A revitalised Tom Jones – now 70 – talks to Andrew Perry at The Telegraph
Tom Jones, the hip-thrusting, turbo-tonsilled lothario from the Welsh Valleys, is going through the umpteenth makeover of his 50-year singing career. With songs such as It’s Not Unusual and What’s New Pussycat?, he was the benign, care-free face of the Swinging Sixties. He soon mutated into a Las Vegas crooner, and then a country singer, before remodelling himself in the late Eighties as a “disco grandad”, whom neither time nor passing trends could silence. Subsequently, Jones has remained a top-flight performer, a perennial target for the underwear of his ardent female fanbase. In 2006, he was knighted by the Queen, but his latterday recordings have by and large been frustratingly weak for a singer with such heavyweight vocal qualities. Released in 2008, the 24 Hours album was high-tech and pop, but not in the sense of popular – it failed to make the Top 30.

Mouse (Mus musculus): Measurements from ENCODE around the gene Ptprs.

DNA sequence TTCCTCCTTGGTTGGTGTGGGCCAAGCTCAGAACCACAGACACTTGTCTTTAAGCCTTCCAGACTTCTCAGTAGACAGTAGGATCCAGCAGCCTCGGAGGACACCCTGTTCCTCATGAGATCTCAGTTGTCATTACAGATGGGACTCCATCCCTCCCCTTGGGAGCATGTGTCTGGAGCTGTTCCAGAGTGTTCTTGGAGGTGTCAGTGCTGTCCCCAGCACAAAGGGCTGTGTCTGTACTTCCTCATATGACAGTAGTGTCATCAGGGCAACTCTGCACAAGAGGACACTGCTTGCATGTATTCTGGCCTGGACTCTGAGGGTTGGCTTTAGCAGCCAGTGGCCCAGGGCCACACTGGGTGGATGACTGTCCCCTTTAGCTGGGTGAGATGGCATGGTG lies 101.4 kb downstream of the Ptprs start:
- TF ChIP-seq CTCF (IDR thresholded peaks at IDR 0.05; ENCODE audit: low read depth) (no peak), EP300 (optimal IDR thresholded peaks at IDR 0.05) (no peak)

Jones’s latest album could hardly contrast more starkly with its predecessor. Entitled Praise & Blame, it’s a sparsely-accompanied, back-to-basics collection, in the gospel idiom of the American South. Some songs are sombre, contemplative, country-tinged; others are fiery, rollicking, blues-drenched; all are spiritually profound, commensurate with Jones’s advanced stage in life, and all, at long last, put his boundlessly capable tenor voice to good use. On the cusp of a major restoration of his credibility, Jones has, though, become embroiled in a strange controversy, with his new record company, Island Records, which signed him in a reputed £1.5million deal. Just three weeks before the release of Praise & Blame, a leaked email, apparently written by Island’s vice-president, David Sharpe, castigated the label’s A&R department for allowing Jones to make such a record. “We did not invest a fortune in an established artist,” it ran, “for him to deliver 12 tracks from the common book of prayer [sic]… I want to know if this is some sick joke???” When I meet Jones in London, a few days after the furore erupted in the media, he can scarcely hide his anger. “I still haven’t got to the bottom of it,” he says, visibly bristling. “I don’t even know who this guy is: I’ve never met the fellow.” He pauses rather menacingly. “Maybe it’s better that I don’t. The thing that p------ me off more than anything else is that people read it and think, 'Oh, Tom’s made a mistake here, even his record company doesn’t like it.’ But I know for a fact that they do.” Indeed, when Jones performed songs from the album at an Island launch party in Mayfair two weeks earlier, the wine flowed freely, and the mood was distinctly bullish. Whatever the truth behind the email scandal (could it even have been some twisted form of hype?), Jones gave his most eloquent riposte on last week’s Jonathan Ross TV chatshow. There, he tore through one of its highlights, Burning Hell, a blood-and-thunder song written by John Lee Hooker, which had more of the feel of a White Stripes gig than a sleepy parish church service. “I’ve always wanted to do songs like that,” says Jones, his composure now recovered, “it’s just getting the opportunity to do them. I’ve known this kind of stuff all my life, but, every time I sign with a record company, it’s always pop, pop, pop. This one was different. Initially, they were asking for a Christmas album, but I thought, 'Well, the door seems to be open here to do some really solid stuff.’ ” The project took shape, once its producer came aboard. Ethan Johns, the son of sometime Beatles and Led Zeppelin studio operative, Glyn Johns, has a reputation for gritty, organic music-making. As he and Jones sifted through old songs of faith and redemption, he succeeded in giving the singer a sense of reconnecting with his roots. “I used to sing this kind of song at Sunday school, in a Presbyterian chapel in Pontypridd,” Jones recalls, “things like The Old Rugged Cross, Down by the Riverside and Bread of Heaven. “Much later, when I was in Vegas, I’d sing gospel with Elvis Presley, late at night. After our shows, we’d go back up to the suite and sing. He was surprised that I knew some of these songs. I told him, 'Well, a lot of gospel songs are taken from British hymns.’ He thought gospel was from the South, from black people singing in church, and it rubbed off on white Southerners – but it was the two peoples coming together, as far as I’m concerned. The whites were singing country and hymns, and the black people added to it and put their own thing in it, and that’s when you get the hot Southern gospel. “And that’s where rock and roll, to me, came from. The structure of the music was gospel; they just changed the words and boogied it up.” Those who know Jones only from wafer-thin latterday hits such as Sex Bomb, might be surprised to hear him talk with such authority about the birth of rock and roll. Jones, however, started out as an R&B singer in the Sixties beat era – half Otis Redding, half Treorchy Male Voice Choir. After usurping the vocalist in a local group, the Senators, he took them all the way to Vegas. His early repertoire was not, by any means, fluff. “A lot of people nowadays just think of Delilah as a karaoke thing,” he says, smiling, humming its bawdy bar-room refrain, “but, if you listen to the words, it’s pretty serious stuff.” In, say, Nick Cave’s hands, Delilah would be more earnestly discussed as a “murder ballad”. On the back of such hits, and the success of his first seasons in Vegas, he landed himself a weekly TV series with ABC, which made him a household name the world over. His show was a hip update of the Andy Williams/Dean Martin-type format, and, he says, it allowed him to spread his wings, creatively. “It gave me the opportunity to do stuff that maybe the record company wouldn’t let me do. I could sing a duet with Jerry Lee Lewis, Little Richard, Ray Charles, Wilson Pickett or Aretha Franklin. I could show my versatility more.” Where some artists with a similar profile, such as Scott Walker or indeed Elvis, were consumed by their celebrity in one way or another, Jones never seemed to agonise – he just gamely got on with the job. While he remains to this day a massive draw in Vegas, he says his recording career started to go awry during his Seventies country phase. “It got a little difficult because the songs were not coming my way. The success I’d had in the Sixties was carrying me through. I was playing arenas in the States without a hit record. When you go out on stage and see all the people every night, you think, 'Whoa, everything’s great.’ I wasn’t chasing the songs enough. I got maybe a little complacent.” When his son, Mark, took over his management in the mid-Eighties, some changes were made, but perhaps Jones’s biggest problem has been precisely his versatility. He always wanted to prove that he could take on any style and come out on top, but this resulted in albums that lacked focus – until Ethan Johns took over. “The thing with me is, I like to go this way and that way, but Ethan realises that you can’t get self-indulgent, and go flying off on tangents.” What Johns also recognised was that Jones needed to reconnect with the simple process of recording live, in one room, with a small rhythm combo. “It was like being in a rock band again, like when I had my band in Wales, like when you all get into the back room of a pub to rehearse. It really was like that! You’re all in the room, and it’s a close thing. It was great to do that again.” As a result, Praise & Blame has the raw, immediate feeling of the albums Johnny Cash made in his twilight years. Assuming that the spat with Island is quickly resolved, Jones, who turned 70 last month, is keen to make more records in this vein. “I don’t want to stop,” he says, “because I don’t want to be 80, which is actually not far away, and look back and think, 'Why did I stop then?’ I don’t want to have any regrets. I hope it goes on for ever. I’d like to live for ever. I’d like to sing forever, because it’s great.” He smiles and shrugs. “I’m having a ball.”